In Defense of C++

I really like C++. It’s not the right tool for every job, but it’s what I reach for when I need to do any kind of systems programming. Unfortunately, C++ has often been cited as a “bad” language, and I feel like that reputation has worsened over time. Recent languages like Go and Rust have taken over a lot of mind share—at least on sites like Hacker News. These are great languages, and I’m happy to see them succeed. But I think a lot of people miss the point of what makes C++ such a great language, and in this post I want to explain things from my point of view.

To make my point, I’m going initially focus on some commonly cited reasons for C++ is an awful language. Then we’ll see why these supposedly awful things are intentional language design decisions that actually make the language rather interesting and unique.

C++ Is Designed For Performance

When you’re designing a programming language, there are a lot of different trade-offs you have to balance. Things like expressiveness, readability, consistency, and performance are among the factors under consideration. C++ is what you get when, at every turn in the language design road, you choose to take the path that leads to higher performance.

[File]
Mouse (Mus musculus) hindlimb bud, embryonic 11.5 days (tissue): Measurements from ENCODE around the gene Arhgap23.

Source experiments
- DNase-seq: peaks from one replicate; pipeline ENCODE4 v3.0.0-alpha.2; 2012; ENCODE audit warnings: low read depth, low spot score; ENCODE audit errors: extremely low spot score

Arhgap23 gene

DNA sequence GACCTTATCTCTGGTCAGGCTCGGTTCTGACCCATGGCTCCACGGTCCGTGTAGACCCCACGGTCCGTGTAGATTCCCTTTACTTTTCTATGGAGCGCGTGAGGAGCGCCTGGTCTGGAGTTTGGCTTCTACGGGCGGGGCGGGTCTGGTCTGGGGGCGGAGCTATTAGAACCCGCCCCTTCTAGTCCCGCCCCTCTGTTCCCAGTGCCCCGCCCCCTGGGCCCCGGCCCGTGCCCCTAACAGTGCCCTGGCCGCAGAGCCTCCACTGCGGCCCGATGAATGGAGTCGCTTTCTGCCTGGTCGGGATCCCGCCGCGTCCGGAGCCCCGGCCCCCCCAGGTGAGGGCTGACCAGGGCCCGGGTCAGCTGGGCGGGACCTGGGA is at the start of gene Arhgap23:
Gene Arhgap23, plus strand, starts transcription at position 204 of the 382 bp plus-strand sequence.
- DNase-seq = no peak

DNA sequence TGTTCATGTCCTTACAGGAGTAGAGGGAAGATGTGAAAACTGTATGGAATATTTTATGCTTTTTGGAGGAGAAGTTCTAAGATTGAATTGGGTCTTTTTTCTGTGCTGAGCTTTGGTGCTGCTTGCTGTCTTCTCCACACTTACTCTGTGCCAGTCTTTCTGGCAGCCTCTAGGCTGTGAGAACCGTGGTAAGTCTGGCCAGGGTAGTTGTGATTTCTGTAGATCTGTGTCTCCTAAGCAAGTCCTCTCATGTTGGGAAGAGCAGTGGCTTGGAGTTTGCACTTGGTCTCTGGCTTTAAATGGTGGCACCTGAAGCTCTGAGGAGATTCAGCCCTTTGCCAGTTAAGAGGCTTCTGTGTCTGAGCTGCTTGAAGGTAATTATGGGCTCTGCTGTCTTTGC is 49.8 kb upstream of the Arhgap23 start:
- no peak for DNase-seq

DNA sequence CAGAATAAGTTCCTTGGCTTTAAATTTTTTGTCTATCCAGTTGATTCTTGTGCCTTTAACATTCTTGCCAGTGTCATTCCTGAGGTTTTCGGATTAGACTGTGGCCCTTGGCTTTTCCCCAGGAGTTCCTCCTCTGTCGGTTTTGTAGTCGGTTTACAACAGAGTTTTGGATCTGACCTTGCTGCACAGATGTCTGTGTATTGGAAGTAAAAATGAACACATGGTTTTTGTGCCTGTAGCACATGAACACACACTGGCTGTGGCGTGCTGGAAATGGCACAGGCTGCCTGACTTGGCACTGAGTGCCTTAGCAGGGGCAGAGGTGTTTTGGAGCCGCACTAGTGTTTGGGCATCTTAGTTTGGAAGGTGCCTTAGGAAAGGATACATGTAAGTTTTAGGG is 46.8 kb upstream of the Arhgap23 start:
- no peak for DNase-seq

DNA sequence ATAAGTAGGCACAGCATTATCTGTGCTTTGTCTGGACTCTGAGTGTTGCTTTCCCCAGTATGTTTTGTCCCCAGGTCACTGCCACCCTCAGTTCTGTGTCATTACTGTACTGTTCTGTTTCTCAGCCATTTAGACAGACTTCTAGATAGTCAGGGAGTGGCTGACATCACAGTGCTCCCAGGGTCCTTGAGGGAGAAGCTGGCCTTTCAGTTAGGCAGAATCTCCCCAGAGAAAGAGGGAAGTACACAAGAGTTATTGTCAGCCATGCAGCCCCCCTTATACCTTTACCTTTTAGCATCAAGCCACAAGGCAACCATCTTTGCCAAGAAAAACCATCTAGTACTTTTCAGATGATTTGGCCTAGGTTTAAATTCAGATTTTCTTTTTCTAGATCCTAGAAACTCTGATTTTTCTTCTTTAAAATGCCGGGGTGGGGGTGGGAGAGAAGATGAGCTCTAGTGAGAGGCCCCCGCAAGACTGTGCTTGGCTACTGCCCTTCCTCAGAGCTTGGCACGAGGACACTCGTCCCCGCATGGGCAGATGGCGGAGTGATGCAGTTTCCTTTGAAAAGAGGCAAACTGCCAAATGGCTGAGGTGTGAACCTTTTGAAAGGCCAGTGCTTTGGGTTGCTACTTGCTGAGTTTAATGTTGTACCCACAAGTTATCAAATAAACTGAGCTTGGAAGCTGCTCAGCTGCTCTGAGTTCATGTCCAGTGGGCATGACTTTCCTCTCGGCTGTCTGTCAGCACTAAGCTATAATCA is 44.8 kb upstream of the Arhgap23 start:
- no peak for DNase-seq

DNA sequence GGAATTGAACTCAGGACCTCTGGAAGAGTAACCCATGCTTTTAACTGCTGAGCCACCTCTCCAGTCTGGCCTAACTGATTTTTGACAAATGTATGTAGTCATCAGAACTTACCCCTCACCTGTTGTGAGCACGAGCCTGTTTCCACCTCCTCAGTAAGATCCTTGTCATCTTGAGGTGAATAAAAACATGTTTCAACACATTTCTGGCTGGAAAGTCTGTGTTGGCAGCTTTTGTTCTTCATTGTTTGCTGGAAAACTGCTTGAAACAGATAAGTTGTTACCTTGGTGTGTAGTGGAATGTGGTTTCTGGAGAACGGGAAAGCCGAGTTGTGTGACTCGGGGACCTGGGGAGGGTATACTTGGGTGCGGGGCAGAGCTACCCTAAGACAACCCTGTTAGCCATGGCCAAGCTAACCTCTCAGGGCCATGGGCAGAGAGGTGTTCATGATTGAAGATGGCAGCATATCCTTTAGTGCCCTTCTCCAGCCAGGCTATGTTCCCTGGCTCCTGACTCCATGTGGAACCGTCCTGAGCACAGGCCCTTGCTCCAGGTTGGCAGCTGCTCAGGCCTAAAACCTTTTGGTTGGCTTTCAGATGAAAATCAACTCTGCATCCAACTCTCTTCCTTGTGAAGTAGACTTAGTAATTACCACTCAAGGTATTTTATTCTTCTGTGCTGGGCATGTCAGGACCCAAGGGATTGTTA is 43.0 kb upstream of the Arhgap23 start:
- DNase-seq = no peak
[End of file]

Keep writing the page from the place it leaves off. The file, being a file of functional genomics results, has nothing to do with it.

One significant difference with C++ compared to most other programming languages, is that C++ has been designed by the people writing C++ compilers. There is no reference implementation of C++. Instead, there are a lot of different C++ compilers written by different vendors. All of these compilers implement the language slightly differently, generate slightly different code, and usually extend the language slightly.

Source: In Defense of C++